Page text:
Since the hand welded method was time consuming and inaccurate I needed something better. I ordered a cheap Neje Master '7W' laser engraver from China and started some experiments.
Originally I planned to cut the paper and then seal the actuators with the standard way with an iron. However a quick test showed me that welding the plastic together was more than possible, and so I've been refining that process since.
So far I've found that it's best for the plastic to be placed on top of black card, and then sandwiched between 2 planes of glass. The glass I used were borosilicate 3d printer beds. A weight can be added to help hold the glass flat. The sous-vide pouch I was using for the glass wasn't sealed perfectly flat around the edges and had some small undulations to them. This lead to extra space between the glass sheets. I decided to cut all but a corner of the pouch weld off. This held the plastic sides together but without the undulation.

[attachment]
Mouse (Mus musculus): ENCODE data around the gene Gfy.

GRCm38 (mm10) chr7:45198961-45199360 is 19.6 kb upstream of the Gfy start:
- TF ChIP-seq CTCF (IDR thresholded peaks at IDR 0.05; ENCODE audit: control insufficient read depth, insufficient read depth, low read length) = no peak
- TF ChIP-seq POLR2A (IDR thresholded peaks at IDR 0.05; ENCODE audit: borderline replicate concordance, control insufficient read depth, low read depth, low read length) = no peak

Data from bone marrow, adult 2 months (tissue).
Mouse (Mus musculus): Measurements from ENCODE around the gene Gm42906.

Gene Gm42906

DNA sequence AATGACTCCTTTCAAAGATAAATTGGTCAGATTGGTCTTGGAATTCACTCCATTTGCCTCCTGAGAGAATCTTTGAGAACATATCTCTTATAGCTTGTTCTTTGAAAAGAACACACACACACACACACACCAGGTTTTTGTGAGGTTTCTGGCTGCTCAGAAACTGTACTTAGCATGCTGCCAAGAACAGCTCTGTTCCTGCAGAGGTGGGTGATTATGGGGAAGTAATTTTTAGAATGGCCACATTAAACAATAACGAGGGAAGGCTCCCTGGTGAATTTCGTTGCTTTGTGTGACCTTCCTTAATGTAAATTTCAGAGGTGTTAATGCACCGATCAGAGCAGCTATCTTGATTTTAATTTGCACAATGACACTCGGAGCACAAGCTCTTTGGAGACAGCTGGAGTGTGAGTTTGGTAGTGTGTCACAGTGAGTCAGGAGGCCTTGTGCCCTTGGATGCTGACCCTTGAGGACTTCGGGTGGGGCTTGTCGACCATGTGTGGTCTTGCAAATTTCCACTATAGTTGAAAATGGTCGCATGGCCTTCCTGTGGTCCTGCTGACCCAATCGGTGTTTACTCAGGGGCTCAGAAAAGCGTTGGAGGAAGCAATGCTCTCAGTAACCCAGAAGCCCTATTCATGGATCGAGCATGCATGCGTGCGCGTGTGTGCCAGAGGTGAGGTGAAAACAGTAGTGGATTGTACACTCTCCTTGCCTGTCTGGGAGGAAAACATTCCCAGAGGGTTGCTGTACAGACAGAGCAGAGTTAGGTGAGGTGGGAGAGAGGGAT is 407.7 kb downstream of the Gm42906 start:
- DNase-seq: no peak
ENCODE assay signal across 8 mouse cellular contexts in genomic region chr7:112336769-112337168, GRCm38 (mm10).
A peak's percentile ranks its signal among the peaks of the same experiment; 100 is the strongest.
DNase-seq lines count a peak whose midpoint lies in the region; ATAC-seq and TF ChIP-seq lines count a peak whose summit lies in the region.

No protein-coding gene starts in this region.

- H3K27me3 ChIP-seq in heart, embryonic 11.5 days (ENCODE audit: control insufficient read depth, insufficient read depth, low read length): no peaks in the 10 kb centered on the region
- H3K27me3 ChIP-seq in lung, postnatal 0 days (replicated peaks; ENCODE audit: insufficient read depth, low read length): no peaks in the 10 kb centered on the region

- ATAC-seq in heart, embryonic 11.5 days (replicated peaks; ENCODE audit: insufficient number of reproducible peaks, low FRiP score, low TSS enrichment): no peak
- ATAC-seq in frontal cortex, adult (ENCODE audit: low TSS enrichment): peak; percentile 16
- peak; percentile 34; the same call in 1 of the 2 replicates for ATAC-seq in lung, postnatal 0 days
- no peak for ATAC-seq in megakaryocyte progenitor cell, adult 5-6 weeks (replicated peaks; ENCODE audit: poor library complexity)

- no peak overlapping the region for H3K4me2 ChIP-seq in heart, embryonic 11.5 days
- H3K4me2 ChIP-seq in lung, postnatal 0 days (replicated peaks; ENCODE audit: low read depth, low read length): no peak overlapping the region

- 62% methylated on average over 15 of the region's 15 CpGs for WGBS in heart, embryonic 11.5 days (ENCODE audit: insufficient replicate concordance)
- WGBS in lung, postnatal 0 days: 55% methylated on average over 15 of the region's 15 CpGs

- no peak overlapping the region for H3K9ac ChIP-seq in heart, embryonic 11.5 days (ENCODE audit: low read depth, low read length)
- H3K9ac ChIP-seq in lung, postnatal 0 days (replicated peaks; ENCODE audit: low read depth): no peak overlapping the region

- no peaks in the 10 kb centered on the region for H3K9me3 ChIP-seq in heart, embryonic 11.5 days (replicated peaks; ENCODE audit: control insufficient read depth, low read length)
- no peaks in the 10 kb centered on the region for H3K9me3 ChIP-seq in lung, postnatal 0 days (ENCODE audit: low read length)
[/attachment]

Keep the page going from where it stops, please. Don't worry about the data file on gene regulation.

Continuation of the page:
Of course the Neje software didn't like the modern dxf formats that Fusion 360 output. So I used Librecad to convert the modern dxf files to 2007 versions.
So far I've found that the laser settings (450nm 2500mW optical power) that are best suited for welding are 60% power 1ms dwell time. The lines in the dxf file are best placed 0.075mm apart, although this is based on the rastering settings rather than extensive tests.
I made a new 3d printed connector. I decided that it was best to use epoxy to seal the connector in. Whilst I doubt the bond between the epoxy and the polyethylene plastic is strong, I designed it so the epoxy forms a plug and the geometry of the weld line prevents the plug from popping out. So far this has worked up to 12psi and I've had no failures so far.
The next step will involve various muscle geometries, including sandwiching layers together so that they can provide greater than 25% contraction ratios.